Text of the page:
No one can argue that 2020 was a remarkable year for many reasons. One of the positive outcomes of a difficult time was an increase in park visitation and outdoor recreation. With Iowans seeking solace in nature’s beauty and finding a safe way to get together with friends and family, Iowa state park usage set new records.
As we look ahead to the 2021 summer recreation season, we don’t see any reason for the outdoor activity to slow down. Our hope this year, and every year since we started Weekly Water Watch, is that more Iowans will understand the threats to our water resources, better understand what is really happening with our water quality, and be inspired to take action and call for policy change to protect our rivers and lakes.
Beginning this weekend, Iowa state parks are fully open and the Iowa Department of Natural Resources (DNR) and the U.S. Army Corps of Engineers Rock Island District are conducting weekly beach monitoring at a limited number of public beaches; monitoring will continue through Labor Day weekend. This year, IEC has created an interactive Google map of state park beaches to our Weekly Water Watch webpage. We’ll update the map each week to reflect the latest data and advisories. This is an easy way to check the status of a state park beach you are headed to!
Why do we care about Iowa’s beaches?
Iowa’s lakes offer us the opportunity to escape, relax, spend time with friends and family, and have fun. They're critical economic drivers for many Iowa communities, and in some cases, a source of drinking water for thousands of Iowans. IEC provides beach advisory information as part of Weekly Water Watch in an easy-to-understand format that makes it possible for the average beach-goer to plan their trip and learn about the greater scope of Iowa's beach and water quality issues. Check out the data we’ve tracked on Iowa’s beach advisories.
What is E. coli and why is it monitored?
E. coli are bacteria that indicate when fecal matter is present in the water. Some strains of E. coli can cause adverse human health impacts, but the presence of this bacteria typically indicates there may be other harmful pathogens present. Contact with these pathogens can cause diarrhea and skin, ear, and respiratory infections. Children, the elderly, and people with weakened immune systems are especially at risk. Fecal matter at beaches could come from a number of sources, including improperly operated septic systems or sewage treatment plants, manure spills, stormwater runoff, or direct contamination from waterfowl, livestock, pets, or humans.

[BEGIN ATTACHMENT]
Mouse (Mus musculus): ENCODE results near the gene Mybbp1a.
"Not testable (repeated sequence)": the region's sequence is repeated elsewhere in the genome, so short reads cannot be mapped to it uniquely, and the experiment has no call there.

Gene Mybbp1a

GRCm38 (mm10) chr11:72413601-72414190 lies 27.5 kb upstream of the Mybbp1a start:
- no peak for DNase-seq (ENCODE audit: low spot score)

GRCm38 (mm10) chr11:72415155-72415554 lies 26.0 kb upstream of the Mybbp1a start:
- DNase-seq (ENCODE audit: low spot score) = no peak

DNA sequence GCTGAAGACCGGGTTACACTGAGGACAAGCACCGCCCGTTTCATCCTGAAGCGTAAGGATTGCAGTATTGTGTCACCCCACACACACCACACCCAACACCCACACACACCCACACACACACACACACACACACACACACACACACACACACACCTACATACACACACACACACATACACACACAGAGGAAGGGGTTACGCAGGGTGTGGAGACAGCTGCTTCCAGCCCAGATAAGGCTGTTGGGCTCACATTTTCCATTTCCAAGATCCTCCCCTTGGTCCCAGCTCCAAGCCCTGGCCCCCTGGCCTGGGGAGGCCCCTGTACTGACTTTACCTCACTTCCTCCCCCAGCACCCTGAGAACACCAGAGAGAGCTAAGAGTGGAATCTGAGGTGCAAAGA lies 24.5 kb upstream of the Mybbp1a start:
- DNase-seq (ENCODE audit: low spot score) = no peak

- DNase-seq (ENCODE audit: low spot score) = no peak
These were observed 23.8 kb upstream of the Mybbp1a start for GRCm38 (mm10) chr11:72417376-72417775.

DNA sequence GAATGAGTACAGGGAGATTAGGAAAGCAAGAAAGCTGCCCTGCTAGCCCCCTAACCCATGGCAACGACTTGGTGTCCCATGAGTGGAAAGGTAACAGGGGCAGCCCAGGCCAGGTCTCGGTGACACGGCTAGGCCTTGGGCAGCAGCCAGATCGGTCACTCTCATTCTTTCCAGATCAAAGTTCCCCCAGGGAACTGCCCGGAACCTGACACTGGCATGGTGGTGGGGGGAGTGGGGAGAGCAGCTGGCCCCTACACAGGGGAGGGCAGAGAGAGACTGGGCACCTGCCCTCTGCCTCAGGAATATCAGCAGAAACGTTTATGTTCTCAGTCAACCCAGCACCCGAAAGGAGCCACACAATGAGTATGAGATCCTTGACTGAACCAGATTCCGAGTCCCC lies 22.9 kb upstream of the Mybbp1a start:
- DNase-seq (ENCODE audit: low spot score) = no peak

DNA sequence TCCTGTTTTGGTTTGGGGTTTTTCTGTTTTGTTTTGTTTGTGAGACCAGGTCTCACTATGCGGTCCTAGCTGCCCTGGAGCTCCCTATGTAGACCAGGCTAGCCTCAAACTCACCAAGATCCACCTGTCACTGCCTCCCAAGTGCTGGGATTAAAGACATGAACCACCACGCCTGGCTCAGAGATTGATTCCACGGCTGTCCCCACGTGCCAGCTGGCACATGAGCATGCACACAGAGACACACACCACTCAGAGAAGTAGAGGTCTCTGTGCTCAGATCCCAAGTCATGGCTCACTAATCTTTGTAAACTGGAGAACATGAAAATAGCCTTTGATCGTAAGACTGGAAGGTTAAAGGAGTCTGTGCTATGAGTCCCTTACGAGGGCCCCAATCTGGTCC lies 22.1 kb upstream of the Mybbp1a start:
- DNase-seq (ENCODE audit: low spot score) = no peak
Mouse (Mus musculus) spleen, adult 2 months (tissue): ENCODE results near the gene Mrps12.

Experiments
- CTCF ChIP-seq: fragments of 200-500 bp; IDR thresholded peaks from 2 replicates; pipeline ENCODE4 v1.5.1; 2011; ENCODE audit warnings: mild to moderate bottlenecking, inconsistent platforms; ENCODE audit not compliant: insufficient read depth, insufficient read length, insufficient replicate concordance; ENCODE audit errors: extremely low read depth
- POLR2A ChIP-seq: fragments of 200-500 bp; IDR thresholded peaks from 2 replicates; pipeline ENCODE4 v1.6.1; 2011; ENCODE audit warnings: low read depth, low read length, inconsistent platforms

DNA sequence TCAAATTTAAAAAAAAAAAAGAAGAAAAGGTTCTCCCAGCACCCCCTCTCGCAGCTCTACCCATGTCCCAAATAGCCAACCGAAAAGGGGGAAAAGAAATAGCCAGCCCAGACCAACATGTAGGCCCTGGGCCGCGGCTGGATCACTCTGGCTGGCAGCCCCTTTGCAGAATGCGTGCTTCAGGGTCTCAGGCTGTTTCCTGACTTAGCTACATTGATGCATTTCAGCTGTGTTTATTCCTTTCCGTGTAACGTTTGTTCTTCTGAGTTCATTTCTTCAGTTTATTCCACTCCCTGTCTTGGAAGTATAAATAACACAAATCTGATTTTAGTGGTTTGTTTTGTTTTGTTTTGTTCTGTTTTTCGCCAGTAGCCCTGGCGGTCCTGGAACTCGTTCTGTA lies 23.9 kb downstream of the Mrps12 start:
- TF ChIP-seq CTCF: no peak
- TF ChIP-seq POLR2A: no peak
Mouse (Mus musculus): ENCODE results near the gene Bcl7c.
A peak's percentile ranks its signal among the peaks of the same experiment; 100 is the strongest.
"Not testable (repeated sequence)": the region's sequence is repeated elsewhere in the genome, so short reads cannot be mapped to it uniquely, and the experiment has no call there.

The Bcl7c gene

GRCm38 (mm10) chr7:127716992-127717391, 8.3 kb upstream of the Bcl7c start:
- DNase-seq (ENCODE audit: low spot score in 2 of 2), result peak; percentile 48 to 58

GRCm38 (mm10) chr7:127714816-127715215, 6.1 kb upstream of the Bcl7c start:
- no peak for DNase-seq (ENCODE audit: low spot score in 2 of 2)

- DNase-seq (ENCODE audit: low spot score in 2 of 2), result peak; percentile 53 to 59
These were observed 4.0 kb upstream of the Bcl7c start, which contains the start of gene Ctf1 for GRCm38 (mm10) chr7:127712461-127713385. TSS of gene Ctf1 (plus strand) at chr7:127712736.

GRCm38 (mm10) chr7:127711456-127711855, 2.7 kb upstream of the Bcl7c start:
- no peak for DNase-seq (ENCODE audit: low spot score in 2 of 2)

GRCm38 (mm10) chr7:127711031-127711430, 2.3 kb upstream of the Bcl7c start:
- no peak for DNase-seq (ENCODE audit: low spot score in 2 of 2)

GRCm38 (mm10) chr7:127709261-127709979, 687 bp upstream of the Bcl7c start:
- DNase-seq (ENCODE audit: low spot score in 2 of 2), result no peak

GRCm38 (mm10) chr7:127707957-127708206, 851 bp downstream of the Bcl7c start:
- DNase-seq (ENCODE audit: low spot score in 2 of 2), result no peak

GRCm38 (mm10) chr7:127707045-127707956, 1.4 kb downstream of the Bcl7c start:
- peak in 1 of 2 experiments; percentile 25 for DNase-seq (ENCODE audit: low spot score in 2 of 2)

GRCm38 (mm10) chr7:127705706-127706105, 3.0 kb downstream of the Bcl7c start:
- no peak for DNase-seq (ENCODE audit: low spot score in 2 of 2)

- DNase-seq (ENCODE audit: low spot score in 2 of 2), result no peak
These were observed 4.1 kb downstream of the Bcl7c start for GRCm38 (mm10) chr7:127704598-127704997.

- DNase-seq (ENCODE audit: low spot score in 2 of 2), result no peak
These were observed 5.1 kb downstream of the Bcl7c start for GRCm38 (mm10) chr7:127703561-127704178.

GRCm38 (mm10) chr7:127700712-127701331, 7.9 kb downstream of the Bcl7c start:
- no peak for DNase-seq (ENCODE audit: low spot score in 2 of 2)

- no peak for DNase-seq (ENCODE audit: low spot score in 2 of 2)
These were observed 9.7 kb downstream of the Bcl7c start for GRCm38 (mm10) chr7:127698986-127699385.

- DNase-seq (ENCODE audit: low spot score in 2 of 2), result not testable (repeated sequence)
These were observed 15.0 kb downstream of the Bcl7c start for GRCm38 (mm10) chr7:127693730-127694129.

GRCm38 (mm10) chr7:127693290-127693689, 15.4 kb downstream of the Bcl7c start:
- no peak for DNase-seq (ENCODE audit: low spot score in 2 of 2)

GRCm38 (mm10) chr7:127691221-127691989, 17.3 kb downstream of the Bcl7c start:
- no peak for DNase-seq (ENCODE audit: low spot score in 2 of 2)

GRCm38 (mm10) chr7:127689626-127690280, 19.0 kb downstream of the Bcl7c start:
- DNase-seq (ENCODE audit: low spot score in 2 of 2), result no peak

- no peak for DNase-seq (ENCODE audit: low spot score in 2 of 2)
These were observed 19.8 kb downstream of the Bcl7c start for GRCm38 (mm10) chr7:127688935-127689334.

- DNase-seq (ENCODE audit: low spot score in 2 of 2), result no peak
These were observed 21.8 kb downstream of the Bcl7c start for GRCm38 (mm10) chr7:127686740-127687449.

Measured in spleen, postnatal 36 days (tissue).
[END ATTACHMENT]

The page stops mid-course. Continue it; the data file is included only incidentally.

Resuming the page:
What are microcystin and harmful algae blooms (HABs)?
Harmful algae blooms (HABs) occur when blue-green algae (cyanobacteria) proliferate in calm, warm, nutrient-rich waters. The cyanobacteria can release microcystin, a toxin that is dangerous to humans and animals. Coming into contact with microcystin by touching or swimming in the water, or swallowing or breathing in droplets, can cause serious illness. Pets can also get sick by coming into contact with an HAB, with dogs being especially at risk of ingesting microcystin, which could lead to seizures and even death. Last summer, the Iowa DNR began using the EPA recommendation to issue swim advisories when microcystin is detected at or above 8 micrograms per liter. Iowa DNR issued 12 beach advisories for microcystin last summer, but due to the severe drought that impacted much of the state, it is difficult to draw conclusions about trends in the advisory numbers.
Thank you for reading and following along with us this summer! Have a fun and safe Memorial Day weekend.
- Alicia Vasto, Water Program Associate Director